- Title IV provides financial aid programs for postsecondary education students. These programs provide grant, work-study, and loan funds to students attending college or career school.
In addition, the American Rescue Plan Act and prior Federal pandemic recovery laws make Elementary and Secondary School Emergency Relief (ESSER) funds available to States and LEAs. School districts may use these significant resources to help meet the unique needs of humanitarian parolee students under provision ARP 2001(e)(2)(F).
DOE, Office of Career, Technical, and Adult Education (OCTAE): Integrated English Literacy and Civics Education. Adults can enroll in Integrated English Literacy and Civics Education programs, which provide services designed to help adult English language learners, including professionals with degrees and credentials in their native countries, achieve competency in the English language and acquire the basic and more advanced skills needed to function effectively as parents, workers, and citizens in the United States.
Health centers are community-based and patient-directed organizations that provide comprehensive primary and preventive care for medically underserved populations across the country. Services are available on a sliding fee scale with nominal fees (e.g., often $10 to $20 or less) for individuals with incomes below 100% percent of the poverty level. To the extent they have capacity beyond serving their existing patients and fulfilling their broader obligations to provide care in their communities, health centers can provide initial tuberculosis (TB) screenings, immunizations, and other primary health care services to Afghan arrivals. To find a local health center, and to learn about current availability for health services and any applicable charges, please visit the Health Resources & Services Administration’s Find a Health Center search engine.
The Substance Abuse and Mental Health Services Administration (SAMHSA) Disaster Distress Helpline (1-800-985-5990) is a 24/7, 365-day-a-year, national hotline dedicated to providing immediate crisis counseling for people who are experiencing emotional distress related to any natural or human-caused disaster. This toll-free, multilingual, and confidential crisis support service is available to all residents in the United States and its territories. Stress, anxiety, and other depression-like symptoms are common reactions after a disaster. Call or text 1-800-985-5990 to connect with a trained crisis counselor. SAMHSA provides additional resources via the Survivors of Disasters Resource Portal, including tip sheets in multiple languages and a disaster-specific resource collection designed to help survivors and families cope with disaster-related stressors.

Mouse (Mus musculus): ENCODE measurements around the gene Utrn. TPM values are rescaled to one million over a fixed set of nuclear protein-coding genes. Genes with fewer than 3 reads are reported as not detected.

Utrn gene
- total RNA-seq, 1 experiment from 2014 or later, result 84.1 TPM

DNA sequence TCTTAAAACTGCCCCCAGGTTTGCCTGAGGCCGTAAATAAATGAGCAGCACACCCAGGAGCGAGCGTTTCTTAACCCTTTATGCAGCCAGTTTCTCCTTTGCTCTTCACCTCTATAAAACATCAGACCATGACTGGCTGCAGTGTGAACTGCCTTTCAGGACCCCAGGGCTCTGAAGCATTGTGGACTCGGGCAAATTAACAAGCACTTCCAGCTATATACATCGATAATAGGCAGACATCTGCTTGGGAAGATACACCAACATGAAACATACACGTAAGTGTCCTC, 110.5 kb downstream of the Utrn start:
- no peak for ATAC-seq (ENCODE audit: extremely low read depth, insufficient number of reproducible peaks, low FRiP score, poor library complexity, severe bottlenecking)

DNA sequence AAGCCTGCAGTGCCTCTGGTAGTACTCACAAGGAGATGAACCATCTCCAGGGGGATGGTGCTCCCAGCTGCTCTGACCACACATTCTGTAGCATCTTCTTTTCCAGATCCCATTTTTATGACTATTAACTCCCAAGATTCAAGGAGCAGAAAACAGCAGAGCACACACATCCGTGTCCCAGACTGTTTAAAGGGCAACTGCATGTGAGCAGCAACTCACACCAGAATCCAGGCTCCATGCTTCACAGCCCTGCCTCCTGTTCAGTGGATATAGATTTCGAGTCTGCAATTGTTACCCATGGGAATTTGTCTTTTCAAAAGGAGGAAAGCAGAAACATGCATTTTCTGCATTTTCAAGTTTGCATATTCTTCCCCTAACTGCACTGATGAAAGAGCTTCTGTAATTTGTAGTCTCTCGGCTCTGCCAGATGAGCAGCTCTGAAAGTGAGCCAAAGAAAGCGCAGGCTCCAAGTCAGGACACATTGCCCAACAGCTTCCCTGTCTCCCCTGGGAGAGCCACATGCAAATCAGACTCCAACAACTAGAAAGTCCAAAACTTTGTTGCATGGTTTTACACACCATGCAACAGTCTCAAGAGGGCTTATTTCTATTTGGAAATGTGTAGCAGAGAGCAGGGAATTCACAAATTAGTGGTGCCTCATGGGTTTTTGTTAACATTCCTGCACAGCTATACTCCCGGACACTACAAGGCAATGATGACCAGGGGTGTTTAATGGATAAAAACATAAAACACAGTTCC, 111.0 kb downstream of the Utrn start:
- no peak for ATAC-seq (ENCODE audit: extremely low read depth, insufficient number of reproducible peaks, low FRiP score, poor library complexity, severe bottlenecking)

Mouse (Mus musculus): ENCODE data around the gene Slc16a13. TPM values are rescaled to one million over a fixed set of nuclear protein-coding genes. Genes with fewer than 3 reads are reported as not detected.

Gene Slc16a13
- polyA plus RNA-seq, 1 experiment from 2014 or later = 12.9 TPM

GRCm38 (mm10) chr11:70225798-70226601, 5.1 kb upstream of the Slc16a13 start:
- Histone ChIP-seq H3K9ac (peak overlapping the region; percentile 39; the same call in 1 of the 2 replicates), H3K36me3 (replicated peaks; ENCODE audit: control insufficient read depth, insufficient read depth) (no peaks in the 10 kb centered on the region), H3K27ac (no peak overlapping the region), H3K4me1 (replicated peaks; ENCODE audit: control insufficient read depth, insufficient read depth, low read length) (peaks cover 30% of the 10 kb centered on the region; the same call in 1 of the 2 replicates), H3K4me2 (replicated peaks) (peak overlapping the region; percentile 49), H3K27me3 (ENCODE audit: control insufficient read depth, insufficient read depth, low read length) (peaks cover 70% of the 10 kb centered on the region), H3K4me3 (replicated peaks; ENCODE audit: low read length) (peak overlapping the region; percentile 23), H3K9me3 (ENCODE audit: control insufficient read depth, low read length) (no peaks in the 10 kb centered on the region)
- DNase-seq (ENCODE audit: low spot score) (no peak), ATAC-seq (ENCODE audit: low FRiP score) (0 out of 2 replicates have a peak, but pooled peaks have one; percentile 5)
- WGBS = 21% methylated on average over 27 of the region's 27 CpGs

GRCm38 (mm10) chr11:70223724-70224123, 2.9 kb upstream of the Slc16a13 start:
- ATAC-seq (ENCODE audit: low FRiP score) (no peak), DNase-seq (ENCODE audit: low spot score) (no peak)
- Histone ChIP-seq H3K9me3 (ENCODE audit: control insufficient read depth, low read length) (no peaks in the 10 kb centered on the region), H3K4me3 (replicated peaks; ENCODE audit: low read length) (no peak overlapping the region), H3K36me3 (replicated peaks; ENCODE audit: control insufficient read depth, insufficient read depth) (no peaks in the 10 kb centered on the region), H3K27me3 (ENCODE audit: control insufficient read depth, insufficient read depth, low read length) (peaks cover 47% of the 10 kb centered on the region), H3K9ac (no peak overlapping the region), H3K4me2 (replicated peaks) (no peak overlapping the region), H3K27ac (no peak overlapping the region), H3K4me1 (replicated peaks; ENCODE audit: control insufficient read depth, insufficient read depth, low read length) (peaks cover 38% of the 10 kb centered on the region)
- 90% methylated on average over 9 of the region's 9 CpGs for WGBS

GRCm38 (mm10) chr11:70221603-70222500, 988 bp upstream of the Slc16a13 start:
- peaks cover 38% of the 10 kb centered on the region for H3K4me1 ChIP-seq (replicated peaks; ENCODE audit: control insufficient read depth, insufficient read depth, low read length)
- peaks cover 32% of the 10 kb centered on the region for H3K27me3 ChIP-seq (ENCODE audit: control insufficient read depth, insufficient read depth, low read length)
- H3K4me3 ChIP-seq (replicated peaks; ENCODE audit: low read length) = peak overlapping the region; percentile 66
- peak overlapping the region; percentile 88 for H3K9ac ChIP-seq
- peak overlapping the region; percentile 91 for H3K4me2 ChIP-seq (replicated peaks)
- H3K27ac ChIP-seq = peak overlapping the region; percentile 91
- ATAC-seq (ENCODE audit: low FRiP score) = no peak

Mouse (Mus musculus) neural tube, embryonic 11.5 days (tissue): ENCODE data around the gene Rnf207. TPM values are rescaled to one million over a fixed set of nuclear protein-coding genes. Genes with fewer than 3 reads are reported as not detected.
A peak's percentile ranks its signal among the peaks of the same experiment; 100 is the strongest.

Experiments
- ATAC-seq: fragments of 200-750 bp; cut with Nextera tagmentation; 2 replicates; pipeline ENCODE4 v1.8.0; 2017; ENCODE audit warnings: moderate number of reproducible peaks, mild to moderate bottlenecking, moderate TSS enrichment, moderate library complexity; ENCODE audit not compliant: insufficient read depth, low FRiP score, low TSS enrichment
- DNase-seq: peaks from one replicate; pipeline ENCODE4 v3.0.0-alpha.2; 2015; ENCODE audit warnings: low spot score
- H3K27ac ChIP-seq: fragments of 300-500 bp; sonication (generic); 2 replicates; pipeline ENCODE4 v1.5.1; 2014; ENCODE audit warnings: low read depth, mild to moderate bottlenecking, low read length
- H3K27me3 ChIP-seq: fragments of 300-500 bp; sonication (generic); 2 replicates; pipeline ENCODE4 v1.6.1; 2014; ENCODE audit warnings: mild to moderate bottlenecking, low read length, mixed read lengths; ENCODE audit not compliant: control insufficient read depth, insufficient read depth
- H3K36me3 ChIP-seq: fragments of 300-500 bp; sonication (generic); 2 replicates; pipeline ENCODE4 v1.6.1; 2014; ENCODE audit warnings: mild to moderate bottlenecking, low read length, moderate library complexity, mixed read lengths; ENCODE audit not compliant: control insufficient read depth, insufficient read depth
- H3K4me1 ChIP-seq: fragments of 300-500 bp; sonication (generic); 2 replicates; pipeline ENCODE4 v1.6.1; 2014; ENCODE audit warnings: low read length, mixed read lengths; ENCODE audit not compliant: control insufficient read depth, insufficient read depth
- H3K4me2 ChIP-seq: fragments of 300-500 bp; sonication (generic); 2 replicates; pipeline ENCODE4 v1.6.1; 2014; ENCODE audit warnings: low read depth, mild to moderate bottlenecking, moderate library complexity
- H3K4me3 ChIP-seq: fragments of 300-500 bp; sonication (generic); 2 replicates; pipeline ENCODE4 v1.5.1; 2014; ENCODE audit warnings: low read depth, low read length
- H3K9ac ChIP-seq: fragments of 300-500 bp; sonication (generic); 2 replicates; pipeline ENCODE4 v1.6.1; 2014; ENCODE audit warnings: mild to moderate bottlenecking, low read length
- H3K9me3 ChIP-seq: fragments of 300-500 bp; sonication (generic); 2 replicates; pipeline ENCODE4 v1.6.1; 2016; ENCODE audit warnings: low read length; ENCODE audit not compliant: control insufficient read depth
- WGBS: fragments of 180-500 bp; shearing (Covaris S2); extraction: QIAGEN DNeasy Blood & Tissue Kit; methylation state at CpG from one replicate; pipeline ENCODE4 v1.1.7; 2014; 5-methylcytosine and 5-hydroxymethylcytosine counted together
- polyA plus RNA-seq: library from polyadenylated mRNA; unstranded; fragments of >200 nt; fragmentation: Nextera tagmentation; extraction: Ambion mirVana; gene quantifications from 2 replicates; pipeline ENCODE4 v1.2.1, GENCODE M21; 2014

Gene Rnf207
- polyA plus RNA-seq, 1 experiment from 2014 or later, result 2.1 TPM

Head Start promotes school readiness for children from birth to age five from low-income families, as well as eligible pregnant women. Head Start offers educational, nutritional, health, social, and other services to children and their families. Programs enhance the social and cognitive development of children and actively engage families in their children’s learning to promote success in kindergarten. As a national program, Head Start serves over a million children and their families each year in urban and rural areas in all 50 states, the District of Columbia, Puerto Rico, and the U.S. territories. In establishing eligibility for Head Start, immigration status is not considered. Legal residency and United States citizenship are also not requirements for participation in the program. To find a program in your area, go to the Head Start Center Locator. To find out more about Head Start resources in your state or locality, you can also reach out to the Head Start State Collaboration Office for your state:
Workforce Innovation and Opportunity Act (WIOA) Labor and Education Programs: Parolees that receive an Employment Authorization Document (EAD) may be eligible for WIOA workforce services such as those provided by American Job Centers and One Stop Career Centers. Prior to receiving an EAD, parolees may be eligible for WIOA English Literacy Programs.
For more materials and information on supporting Afghan evacuees, see:
- Cultural Orientation Resource Exchange (CORE), Responding to Increased Arrivals from Afghanistan
- Switchboard, Supporting Clients and Staff Affected by the Crisis in Afghanistan
- Switchboard, A Round-up of Resources for Serving Afghan Evacuees
- National Resource Center for Refugees, Immigrants, and Migrants (NRC-RIM), COVID-19 Resources for Afghan New Arrivals